Cher is magical [and] electric (The Hollywood Reporter), Winona Ryder enchanting and funny (The New York Times) and Christina Ricci adorable and engaging (Variety) in this hilarious and heartwarming portrait of a 196... more »0s single-parent family trying to adjust to each other'sgrowing independence. Charlotte (Ryder) is an adolescent girl torn between her blossoming passions for a handsome caretaker (Michael Schoeffling)...and her desire to be a nun (a tough calling for a girl who's Jewish). Complicating her already precarious teen angst is a little sister (Ricci), a determined would-be swimmer she affectionately calls fishhead, and their mother (Cher), a non-traditional, sexy, flamboyant woman who relocates them to a new town every time she causes a hint of scandalwhich is often. But even as their personal styles clash, these three incredibly different individuals begin to see that nothingnot even a life-threatening tragedycan tear apart the bonds of family.« less
"Cher plays a free-spirited, uninhibited and saucy mother of two. Charlotte (Winona Ryder) and Kate (Christina Ricci), who are about 15- and 8-years old respectively, are her daughters. Cher's behavior and appearance is an embarrassment to Charlotte who is trying to think "pure thoughts" on her way to becoming a nun. Ironically (considering Ryder's recent troubles) the part she plays has no interest in new clothes and even refuses new shoes, content with her old square boots that look like they were made in the former Soviet Union during the reign of Stalin. This is a nice (but increasingly familiar) switch on the mother who is embarrassed by her daughter's precocious sexuality, and Cher and Ryder play their parts well.The story, from a novel by Patty Dann, begins with the trio moving into yet another town, this time somewhere in New England. They are always on the run, so to speak, because Cher is afraid of commitment or of staying around long enough to lose her heart to some guy. Enter predictably a man (Bob Hoskins) with the right stuff to win her over and a cute guy (Michael Schoeffing) to rearrange Charlotte's priorities. Director Richard Benjamin plays it as a romantic comedy ... coming of ager with wit and charm. Ryder is adorably cute as a conservative Christian miss goody two shoes who is always lecturing mom while Cher is voluptuous as the kind of woman who says yes, early and often, but underneath it all has strength and a kind of intuitive wisdom about herself and the people around her. Little Ricci really is the mermaid since she likes to practice holding her breath under water.Part of the strength of the film is in the dialogue and the sharp repartee between Ryder and Cher. My favorite line is from Charlotte who is always dialoging with God. After seeing Schoeffing, who drives the school bus, and realizing what she is feeling, prays "Oh please God, don't make me fall in love and want to do disgusting things!""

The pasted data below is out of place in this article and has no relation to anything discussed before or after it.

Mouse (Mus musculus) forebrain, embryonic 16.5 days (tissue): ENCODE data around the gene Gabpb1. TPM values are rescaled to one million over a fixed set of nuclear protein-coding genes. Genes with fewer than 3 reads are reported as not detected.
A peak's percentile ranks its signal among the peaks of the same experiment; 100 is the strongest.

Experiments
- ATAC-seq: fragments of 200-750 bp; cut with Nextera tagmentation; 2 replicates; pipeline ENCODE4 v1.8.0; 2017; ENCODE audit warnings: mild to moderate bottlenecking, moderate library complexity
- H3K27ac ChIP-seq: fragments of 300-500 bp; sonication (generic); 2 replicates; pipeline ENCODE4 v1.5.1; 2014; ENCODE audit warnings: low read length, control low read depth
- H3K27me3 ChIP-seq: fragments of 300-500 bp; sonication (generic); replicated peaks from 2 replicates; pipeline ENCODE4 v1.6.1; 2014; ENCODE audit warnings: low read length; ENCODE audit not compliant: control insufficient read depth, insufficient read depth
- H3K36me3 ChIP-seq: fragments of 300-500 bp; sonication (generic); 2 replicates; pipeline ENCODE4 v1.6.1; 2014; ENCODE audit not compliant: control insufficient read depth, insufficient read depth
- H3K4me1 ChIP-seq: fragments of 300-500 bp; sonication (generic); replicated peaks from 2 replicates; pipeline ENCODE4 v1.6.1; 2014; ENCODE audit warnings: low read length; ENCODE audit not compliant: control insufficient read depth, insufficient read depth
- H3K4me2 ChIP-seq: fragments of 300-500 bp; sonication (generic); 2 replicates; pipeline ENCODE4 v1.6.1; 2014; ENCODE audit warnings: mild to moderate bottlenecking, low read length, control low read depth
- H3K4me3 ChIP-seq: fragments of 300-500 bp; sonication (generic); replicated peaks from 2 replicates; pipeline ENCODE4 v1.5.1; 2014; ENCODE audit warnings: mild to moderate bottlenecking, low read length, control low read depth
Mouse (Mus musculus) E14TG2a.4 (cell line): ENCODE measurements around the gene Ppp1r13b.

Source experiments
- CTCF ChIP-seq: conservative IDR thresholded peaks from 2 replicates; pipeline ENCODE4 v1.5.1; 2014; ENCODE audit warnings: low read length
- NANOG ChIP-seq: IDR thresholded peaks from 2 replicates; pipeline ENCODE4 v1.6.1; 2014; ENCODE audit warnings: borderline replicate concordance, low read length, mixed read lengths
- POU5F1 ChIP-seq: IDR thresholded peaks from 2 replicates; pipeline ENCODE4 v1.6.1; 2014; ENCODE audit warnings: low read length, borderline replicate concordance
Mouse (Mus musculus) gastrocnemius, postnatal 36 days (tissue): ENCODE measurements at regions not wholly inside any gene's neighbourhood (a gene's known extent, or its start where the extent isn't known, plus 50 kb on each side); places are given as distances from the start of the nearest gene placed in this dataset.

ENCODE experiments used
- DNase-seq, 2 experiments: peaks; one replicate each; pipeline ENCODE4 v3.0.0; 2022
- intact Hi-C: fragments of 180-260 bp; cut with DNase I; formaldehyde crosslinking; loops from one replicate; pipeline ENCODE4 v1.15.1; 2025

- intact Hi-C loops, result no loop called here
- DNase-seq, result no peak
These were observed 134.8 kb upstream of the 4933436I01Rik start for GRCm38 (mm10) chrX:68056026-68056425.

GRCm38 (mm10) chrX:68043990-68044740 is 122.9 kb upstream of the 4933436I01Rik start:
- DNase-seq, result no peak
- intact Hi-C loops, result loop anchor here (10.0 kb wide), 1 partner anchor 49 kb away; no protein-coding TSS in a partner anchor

Neither Fish nor Fowl
Nicholas Stix | New York City/Queens | 09/20/2003
(3 out of 5 stars)
"A gentle chick flick with a token male, Mermaids nominally stars Cher, but is really a dramatic coming out party for Winona Ryder. I'd forgotten how winsome (no pun intended) Hollywood's most notorious shoplifter could be.Mermaids is about a wandering "family" of mom "Rachel Flax" (Cher), and her daughters "Charlotte" (a teenaged Ryder) and "Kate" (a very young Christina Ricci). Following another of countless relationships gone bad, Rachel has moved the girls yet again, to a small town in New England, in the early 1960s. We are supposed to find the family endearingly eccentric, and though this shtick is forced, it works with Ryder's Charlotte, and early in the picture, with Cher's Rachel. Mermaids was made in 1990, when the "eccentric"/"fish out water" fad was heating up, beginning with Twin Peaks (and then Northern Exposure), etc., except that instead of a town full of eccentrics, here we get eccentrics in a staid town.Mom is supposedly a slut, but the locals do not make the family suffer for her "loose" behavior; indeed, the town's character is not fleshed out.As noted, Cher, who was then living off of her best actress Oscar for 1987's Moonstruck, gets top billing, but she basically bulls through her scenes on star power, and as the picture progresses, is on screen less and less. Her Rachel Flax neglects her daughters, who get into trouble in her absence. You might say that she neglects the viewer, too. How can a "star" be absent from the screen as much as she is? It's as if the director, Richard Benjamin, had a change of heart halfway through filming, and decided to shift the focus of the story. Or perhaps Benjamin, the third director - the others were Lasse Hallstrom and Frank Oz -- on a troubled production, was caught between two semi-rewritten, June Roberts scripts. (Some reports blamed Cher for the contretemps.)Whatever dramatic interest the movie generates is through Ryder, who herself replaced Emily Lloyd, who reportedly walked off with director #1, Lasse Hallstrom. To the degree that Mermaids functions as a movie, it is as the coming-of-age story of this demure yet blossoming Jewish teenager who wants to become a nun, and who when she gets her first kiss, thinks she is pregnant, bound for a virgin birth. And yet, such cutesy naivete doesn't fit the daughter of a mother who's been around the block as many times as Rachel Flax has.Bob Hoskins' character, "Lou Landsky," pops up early in the picture, has an affair with Cher's Rachel, and apparently employs Charlotte (for one brief scene, at least) in his odd, mixed-use store. While the affair continues for the rest of the picture, Hoskins' character is dribbled away. I guess the production team decided, "That's enough for the guy; this is a chick flick, not The Terminator." But Mermaids sank at the box office.Mermaids has been identified as a coming-of-age story, but that is merely one of the many tossed-off themes in June Roberts' underdeveloped script.While entertaining, Mermaids is a movie with only one fully fleshed-out character and some nice scenes, but something less than a story.The Critical Critic, September 20, 2003"
A Good One!